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Recurrence of Localized Pemphigus Foliaceus Induced by Knee Replacement

J Clin Aesthet Dermatol. 2019;12(5):11–18

by Nima Milani-Nejad MD, PhD; Catherine Chung, MD; and Jessica Kaffenberger, MD

All authors are with the Division of Dermatology in the Department of Internal Medicine at The Ohio State University Wexner Medical Center in Columbus, Ohio. 

Funding/disclosures. Dr. Kaffenberger is a principal investigator for AbbVie, AnaptysBio, Bristol-Myers, Cara Therapeutics, Celgene, Corrona, Eli Lilly, Janssen, Novartis, Pfizer, Regeneron, Xbiotech. The other authors have no conflicts of interest relevant to the content of this article.

Dear Editor:

Pemphigus foliaceous (PF) is an autoimmune blistering disorder in which antibodies targeting desmoglein-1 result in the formation of crusted erosions and flaccid blisters.1 This disorder typically involves the scalp, face, and upper trunk in a symmetrical distribution pattern. Here, we describe a patient with a history of generalized PF in remission after treatment with rituximab who developed localized PF on her leg following a knee replacement.

Case report. A 68-year-old woman originally presented to our clinic with a diagnosis of PF that was previously treated with prednisone, mycophenolate mofetil, dapsone, hydroxychloroquine, and rituximab. She was noted to have eroded, crusted plaques and papules in multiple areas, including the scalp, face, chest, back, and upper extremities. Due to persistent disease activity, she was treated with a second course of rituximab and subsequently achieved remission without any disease activity. One year later, she underwent surgical replacement of the right knee for osteoarthritis and developed flaccid blisters and erosions limited only to the right lower extremity (Figure 1). She also reported numbness and swelling in this area. No other areas were involved. Direct immunofluorescence studies of perilesional skin showed prominent intercellular immunoglobulin G and C3 deposition throughout the epidermis (Figure 2), consistent with pemphigus foliaceous. She was started on potent topical corticosteroids, with subsequent rapid improvement of her lesions. 

Discussion. To our knowledge, this is the first case of localized recurrence of PF in a patient with a history of generalized PF. This unique presentation can present a diagnostic challenge, and our observations might help shed light on the pathogenesis of this disorder. 

Localized PF, although rare, has been previously described in the literature; however, all reported cases were limited to the scalp and face area.2 Furthermore, the initial presentation of these cases was the localized form of PF, without any history of classical PF in a more widespread distribution. Given the sun-exposed distribution, it is postulated that ultraviolet radiation has a role in these localized cases of PF.2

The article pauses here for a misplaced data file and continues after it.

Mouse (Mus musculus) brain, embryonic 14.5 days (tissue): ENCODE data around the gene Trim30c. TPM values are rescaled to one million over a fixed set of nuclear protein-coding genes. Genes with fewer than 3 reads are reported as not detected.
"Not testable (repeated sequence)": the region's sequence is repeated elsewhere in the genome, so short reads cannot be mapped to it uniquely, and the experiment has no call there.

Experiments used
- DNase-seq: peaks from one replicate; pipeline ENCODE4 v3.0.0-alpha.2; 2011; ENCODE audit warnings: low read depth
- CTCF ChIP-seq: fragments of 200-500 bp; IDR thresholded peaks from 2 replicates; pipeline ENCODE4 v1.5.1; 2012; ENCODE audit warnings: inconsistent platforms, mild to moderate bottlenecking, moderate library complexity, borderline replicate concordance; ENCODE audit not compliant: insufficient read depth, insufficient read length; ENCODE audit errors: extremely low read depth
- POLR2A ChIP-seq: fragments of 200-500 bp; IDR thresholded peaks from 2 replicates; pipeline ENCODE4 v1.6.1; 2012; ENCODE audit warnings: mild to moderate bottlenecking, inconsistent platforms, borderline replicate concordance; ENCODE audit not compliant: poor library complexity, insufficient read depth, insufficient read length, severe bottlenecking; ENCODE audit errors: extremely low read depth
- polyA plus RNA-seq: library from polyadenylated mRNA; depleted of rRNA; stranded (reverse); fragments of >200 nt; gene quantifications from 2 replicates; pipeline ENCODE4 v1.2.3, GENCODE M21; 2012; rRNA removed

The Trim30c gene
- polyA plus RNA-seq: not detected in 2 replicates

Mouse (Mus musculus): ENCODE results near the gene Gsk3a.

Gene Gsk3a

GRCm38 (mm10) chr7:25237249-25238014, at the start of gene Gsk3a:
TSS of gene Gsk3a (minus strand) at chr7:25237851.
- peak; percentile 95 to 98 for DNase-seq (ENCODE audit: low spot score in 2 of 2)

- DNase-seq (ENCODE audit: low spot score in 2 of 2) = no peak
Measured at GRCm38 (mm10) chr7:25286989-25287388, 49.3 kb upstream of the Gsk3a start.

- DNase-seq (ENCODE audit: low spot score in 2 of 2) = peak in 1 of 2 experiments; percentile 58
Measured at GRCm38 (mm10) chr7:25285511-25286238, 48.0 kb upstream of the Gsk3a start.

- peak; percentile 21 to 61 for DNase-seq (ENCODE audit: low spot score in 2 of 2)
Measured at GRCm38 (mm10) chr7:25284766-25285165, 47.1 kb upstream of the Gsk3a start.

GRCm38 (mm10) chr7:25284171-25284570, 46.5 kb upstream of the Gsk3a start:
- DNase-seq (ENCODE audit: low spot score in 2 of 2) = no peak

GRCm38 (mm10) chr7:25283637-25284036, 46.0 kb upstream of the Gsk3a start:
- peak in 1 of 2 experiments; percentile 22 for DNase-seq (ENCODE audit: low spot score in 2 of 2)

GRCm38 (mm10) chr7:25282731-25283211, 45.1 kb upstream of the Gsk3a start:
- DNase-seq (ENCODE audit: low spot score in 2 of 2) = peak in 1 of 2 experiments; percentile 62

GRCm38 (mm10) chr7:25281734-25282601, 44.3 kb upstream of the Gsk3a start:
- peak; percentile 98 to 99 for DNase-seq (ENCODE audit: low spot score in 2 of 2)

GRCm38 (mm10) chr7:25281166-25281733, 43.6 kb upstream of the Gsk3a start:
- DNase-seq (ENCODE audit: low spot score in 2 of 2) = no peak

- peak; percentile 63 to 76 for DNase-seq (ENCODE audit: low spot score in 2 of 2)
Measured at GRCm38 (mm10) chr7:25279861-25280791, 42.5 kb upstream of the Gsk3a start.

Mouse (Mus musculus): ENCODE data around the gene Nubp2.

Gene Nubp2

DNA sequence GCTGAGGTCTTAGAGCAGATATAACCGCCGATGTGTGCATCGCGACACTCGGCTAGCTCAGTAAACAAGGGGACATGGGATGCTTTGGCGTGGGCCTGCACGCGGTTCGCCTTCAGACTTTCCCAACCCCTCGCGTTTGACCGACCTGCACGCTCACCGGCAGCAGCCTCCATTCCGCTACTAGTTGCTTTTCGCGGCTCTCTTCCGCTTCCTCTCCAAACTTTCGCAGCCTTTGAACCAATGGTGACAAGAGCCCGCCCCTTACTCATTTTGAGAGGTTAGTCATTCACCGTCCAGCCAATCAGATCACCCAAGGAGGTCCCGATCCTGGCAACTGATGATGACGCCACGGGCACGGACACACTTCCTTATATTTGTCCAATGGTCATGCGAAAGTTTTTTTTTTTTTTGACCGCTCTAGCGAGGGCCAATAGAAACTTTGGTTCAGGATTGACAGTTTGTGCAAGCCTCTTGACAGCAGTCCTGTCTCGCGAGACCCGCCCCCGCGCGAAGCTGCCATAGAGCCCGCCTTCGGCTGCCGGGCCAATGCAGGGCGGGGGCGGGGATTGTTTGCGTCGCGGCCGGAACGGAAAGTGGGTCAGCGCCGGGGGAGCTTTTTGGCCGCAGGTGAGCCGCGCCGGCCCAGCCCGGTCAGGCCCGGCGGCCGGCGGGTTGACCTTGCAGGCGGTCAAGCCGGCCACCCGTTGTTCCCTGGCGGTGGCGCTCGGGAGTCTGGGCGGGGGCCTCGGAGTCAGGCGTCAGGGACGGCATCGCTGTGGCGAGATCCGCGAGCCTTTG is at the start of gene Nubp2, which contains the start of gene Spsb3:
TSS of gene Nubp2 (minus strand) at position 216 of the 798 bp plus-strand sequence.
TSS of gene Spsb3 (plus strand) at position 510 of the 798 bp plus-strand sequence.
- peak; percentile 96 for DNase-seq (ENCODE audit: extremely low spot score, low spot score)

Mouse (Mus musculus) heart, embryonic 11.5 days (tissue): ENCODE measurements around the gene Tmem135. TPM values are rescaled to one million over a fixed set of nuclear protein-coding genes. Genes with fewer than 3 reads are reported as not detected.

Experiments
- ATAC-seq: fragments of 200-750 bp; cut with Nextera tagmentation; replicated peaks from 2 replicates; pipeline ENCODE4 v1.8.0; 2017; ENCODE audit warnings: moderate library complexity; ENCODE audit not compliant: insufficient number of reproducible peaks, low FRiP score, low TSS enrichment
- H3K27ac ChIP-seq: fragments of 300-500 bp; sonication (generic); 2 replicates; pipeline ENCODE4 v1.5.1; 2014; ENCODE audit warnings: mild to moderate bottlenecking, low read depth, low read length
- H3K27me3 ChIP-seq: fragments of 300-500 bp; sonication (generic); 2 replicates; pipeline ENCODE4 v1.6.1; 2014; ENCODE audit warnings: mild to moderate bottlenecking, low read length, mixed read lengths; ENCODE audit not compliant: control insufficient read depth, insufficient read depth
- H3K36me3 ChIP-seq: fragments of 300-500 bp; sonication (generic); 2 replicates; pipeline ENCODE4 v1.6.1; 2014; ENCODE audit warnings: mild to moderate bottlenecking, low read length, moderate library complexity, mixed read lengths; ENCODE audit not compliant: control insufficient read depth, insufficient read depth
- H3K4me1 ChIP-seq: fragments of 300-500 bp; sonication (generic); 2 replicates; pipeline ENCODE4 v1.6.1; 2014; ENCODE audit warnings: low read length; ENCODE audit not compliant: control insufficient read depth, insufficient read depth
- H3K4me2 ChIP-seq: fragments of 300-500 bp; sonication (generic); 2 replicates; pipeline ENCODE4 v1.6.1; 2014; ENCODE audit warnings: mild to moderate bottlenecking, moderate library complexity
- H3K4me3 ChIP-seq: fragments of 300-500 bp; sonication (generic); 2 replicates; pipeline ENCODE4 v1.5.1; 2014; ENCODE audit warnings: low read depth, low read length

Interestingly, a patient with breast cancer developed pemphigus vulgaris lesions in the mouth and on the breast that underwent radiation therapy, further highlighting the possible role of radiation in such cases.3 However, our patient had no history of radiation therapy or sun exposure; furthermore, she had a documented history of classical presentation of PF with a more widespread involvement of the scalp and trunk.

There are several reports of unilateral bullous pemphigoid (BP), another autoimmune blistering disorder, in which BP lesions are localized only to the affected limb after a cerebrovascular accident or venous stasis.4,5 These unilateral BP presentations are often explained by the concept of an immunocompromised district.6 In this model, alterations of neuromodulators and the trafficking of immune cells induced by nerve damage and disruption in circulation result in a localized altered immune response.6 Our patient might have had a limited number of antibodies and thus was unable to induce generalized PF. The right lower-extremity edema and possible nerve injury secondary to surgery might have resulted in an immunocompromised district whereby there was a buildup of immunoglobulins and immune cells, resulting in localized presentation of pemphigus. 

Conclusion. This case highlights the complex pathogenesis of autoimmune blistering disorders and their associated triggers, which warrants further investigation. 

References

  1. Pollmann R, Schmidt T, Eming R, et al. Pemphigus: a comprehensive review on pathogenesis, clinical presentation and novel therapeutic approaches. Clin Rev Allergy Immunol. 2018; 54(1):1–25.
  2. Walker A, Favreau T. Localized pemphigus foliaceus. Cutis. 2017; 99(1):E23–E26.
  3. Tang HKC, Lee DYH, Thompson I, et al. Delayed and localized pemphigus vulgaris after breast cancer radiotherapy. Breast J. 2017;23(6):747–749.
  4. Dreyer S, Aleshin M, Young L. Bullous pemphigoid localized in a primarily hemiplegic distribution. JAAD Case Rep. 2017;3(2):113–115.
  5. Shi CR, Charrow A, Granter SR, et al. Unilateral, localized bullous pemphigoid in a patient with chronic venous stasis. JAAD Case Rep. 2018;4(2):162–164.
  6. Ruocco E, Russo T, Piccolo V, et al. Unilateral bullous pemphigoid in a patient with a previous ipsilateral cerebellar hemorrhage. Int J Dermatol. 2014; 53: e344–e346.
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